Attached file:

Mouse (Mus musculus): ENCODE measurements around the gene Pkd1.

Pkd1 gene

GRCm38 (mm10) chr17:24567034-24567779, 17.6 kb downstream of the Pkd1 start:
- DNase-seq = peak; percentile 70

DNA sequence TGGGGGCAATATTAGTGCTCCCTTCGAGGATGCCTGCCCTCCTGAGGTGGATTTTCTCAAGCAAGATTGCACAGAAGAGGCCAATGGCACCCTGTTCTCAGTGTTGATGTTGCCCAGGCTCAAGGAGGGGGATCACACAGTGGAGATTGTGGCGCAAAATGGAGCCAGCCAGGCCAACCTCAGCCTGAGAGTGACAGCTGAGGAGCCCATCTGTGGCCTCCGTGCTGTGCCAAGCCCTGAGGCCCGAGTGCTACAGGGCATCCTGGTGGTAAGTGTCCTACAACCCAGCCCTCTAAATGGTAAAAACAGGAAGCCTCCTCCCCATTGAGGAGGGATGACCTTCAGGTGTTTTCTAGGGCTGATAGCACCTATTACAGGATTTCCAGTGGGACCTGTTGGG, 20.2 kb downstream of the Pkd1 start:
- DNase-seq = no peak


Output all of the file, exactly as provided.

Mouse (Mus musculus): ENCODE measurements around the gene Pkd1.

Pkd1 gene

GRCm38 (mm10) chr17:24567034-24567779, 17.6 kb downstream of the Pkd1 start:
- DNase-seq = peak; percentile 70

DNA sequence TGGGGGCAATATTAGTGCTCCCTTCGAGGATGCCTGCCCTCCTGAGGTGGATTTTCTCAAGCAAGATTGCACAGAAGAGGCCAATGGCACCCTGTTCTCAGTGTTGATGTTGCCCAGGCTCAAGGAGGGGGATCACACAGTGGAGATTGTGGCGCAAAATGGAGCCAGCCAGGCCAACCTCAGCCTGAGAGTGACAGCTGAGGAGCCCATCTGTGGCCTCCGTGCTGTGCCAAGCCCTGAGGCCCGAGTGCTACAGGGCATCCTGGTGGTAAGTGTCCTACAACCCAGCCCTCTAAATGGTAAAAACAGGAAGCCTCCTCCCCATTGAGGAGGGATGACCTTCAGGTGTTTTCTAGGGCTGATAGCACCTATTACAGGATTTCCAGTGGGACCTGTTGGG, 20.2 kb downstream of the Pkd1 start:
- DNase-seq = no peak